Form I-765 Application for Employment Authorization while I-485 is pending

11.5 – 15 months


Consular Processing Green Card Process

Form I-130 Application Alien Relative 13 – 18.5 months
Transfer from USCIS to the NVC If a visa is available to you USCIS will send your petition to the National Visa Center 4 – 8 weeks
NVC Case Creation and payment of fees Once the NVC receives your petition they will open up a case for you. This will prompt you to pay the necessary NVC fees. 2 – 6 weeks
Submit DS-260 application and supporting civil documents Once you have submitted all the necessary documents the NVC will again review the application and documents 3 – 4 months

If you have questions about whether choosing consular processing could be a better option for you than filing an I-485 adjustment, reach out to us at

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Is Congress going to reauthorize EB-5 Regional Centers?

The authorization for the EB-5 Immigrant Investor Regional Center Program ended at midnight on June 30, 2021. This has left hundreds of EB-5 petitions that were submitted under the Regional Center Program pending, as USCIS decided not to act on these petitions until new legislation for Regional Centers was enacted. There was buzz towards the end of the 2021 about Regional Centers being reauthorized, but nothing came about.

Once again Challa Law has heard that there is a draft EB-5 Regional Center reauthorization bill floating around as part of the omnibus package for February 18, 2022. The buzz is that the minimum investment for targeted employment areas (TEA) will be upped from $500,000 to $700,000; Non-TEA minimum investment will be $850,000. If the new legislation is enacted, the program would be reauthorized through the year 2027; however, the changes will likely go into effect immediately.

For more information on the EB-5 Investment Program, email us at or check out our YouTube channel.

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USCIS Announces H-1B Cap Registration Period

USCIS Announces H-1B Cap Registration Period

USCIS announced that the H-1B cap registration period will open on March 1, 2022 and will close on March 18, 2022. USCIS will make the selections by March 31, 2022. Selected registrations may apply for the H-1B, which allows the beneficiary to begin working on October 1, 2022, the start of the new fiscal year.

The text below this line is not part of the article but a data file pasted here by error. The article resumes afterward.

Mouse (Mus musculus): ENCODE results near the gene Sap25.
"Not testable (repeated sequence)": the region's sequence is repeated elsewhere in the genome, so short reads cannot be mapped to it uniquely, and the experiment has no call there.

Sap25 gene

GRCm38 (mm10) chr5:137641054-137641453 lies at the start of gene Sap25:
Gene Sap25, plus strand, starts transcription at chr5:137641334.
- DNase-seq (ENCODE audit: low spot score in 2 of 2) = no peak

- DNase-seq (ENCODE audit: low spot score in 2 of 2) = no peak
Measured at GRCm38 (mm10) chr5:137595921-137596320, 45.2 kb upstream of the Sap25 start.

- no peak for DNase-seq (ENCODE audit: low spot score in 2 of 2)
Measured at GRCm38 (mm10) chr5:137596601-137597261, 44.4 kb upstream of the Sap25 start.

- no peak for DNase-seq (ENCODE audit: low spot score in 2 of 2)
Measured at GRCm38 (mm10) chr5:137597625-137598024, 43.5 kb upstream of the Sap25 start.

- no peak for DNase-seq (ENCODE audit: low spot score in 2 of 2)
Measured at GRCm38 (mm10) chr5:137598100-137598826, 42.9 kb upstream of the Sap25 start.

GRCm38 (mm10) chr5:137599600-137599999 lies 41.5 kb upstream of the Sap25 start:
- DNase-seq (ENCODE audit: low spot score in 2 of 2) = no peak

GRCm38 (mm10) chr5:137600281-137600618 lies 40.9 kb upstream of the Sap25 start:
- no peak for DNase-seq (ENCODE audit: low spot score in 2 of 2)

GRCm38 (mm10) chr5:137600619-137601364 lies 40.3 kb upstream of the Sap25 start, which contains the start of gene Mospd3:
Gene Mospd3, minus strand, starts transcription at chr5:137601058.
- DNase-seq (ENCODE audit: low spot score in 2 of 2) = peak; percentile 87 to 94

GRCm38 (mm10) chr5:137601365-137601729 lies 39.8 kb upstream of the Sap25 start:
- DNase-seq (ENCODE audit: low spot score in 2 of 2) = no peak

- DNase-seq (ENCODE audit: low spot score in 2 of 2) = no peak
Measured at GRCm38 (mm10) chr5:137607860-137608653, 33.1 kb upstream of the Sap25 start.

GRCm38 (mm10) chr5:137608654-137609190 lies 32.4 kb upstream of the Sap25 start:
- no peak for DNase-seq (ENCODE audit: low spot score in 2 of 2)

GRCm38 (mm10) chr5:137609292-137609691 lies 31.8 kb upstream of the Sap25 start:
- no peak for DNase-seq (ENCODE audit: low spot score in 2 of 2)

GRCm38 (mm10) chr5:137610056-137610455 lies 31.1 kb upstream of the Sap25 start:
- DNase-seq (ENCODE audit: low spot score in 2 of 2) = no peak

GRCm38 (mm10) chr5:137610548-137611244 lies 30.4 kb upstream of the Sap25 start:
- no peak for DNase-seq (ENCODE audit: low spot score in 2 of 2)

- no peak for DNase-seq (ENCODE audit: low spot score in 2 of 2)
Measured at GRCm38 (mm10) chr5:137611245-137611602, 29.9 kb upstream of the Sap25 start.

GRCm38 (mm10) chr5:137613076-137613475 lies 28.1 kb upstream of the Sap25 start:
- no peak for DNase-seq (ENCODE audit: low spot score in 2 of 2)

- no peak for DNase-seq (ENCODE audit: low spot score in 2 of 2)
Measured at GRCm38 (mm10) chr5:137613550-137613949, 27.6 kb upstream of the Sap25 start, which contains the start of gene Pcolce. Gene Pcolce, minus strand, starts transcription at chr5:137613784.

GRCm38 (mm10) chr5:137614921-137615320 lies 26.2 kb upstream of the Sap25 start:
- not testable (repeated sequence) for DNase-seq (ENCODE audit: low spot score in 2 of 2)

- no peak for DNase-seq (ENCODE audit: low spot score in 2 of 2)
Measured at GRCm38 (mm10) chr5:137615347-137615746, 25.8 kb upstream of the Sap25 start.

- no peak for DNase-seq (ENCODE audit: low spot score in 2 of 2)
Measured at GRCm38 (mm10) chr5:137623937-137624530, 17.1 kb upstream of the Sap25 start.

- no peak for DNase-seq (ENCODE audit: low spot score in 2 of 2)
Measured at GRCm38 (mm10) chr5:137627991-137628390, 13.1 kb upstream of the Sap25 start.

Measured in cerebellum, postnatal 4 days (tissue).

Challa Law Group will continue to offer a tiered approach to registration. Read more about which option is right for your company: Planning for the H-1B Cap Registration System.

From USCIS (January 29, 2022): 

U.S. Citizenship and Immigration Services today announced that the initial registration period for the fiscal year 2023 H-1B cap will open at noon Eastern on March 1 and run through noon Eastern on March 18, 2022. During this period, prospective petitioners and representatives will be able to complete and submit their registrations using our online H-1B registration system.

USCIS will assign a confirmation number to each registration submitted for the FY 2023 H-1B cap. This number is used solely to track registrations; you cannot use this number to track your case status in Case Status Online.

Prospective H-1B cap-subject petitioners or their representatives are required to use a myUSCIS online account to register each beneficiary electronically for the selection process and pay the associated $10 H-1B registration fee for each registration submitted on behalf of each beneficiary. Prospective petitioners submitting their own registrations (U.S. employers and U.S. agents, collectively known as “registrants”) will use a “registrant” account. Registrants will be able to create new accounts beginning at noon Eastern on Feb. 21.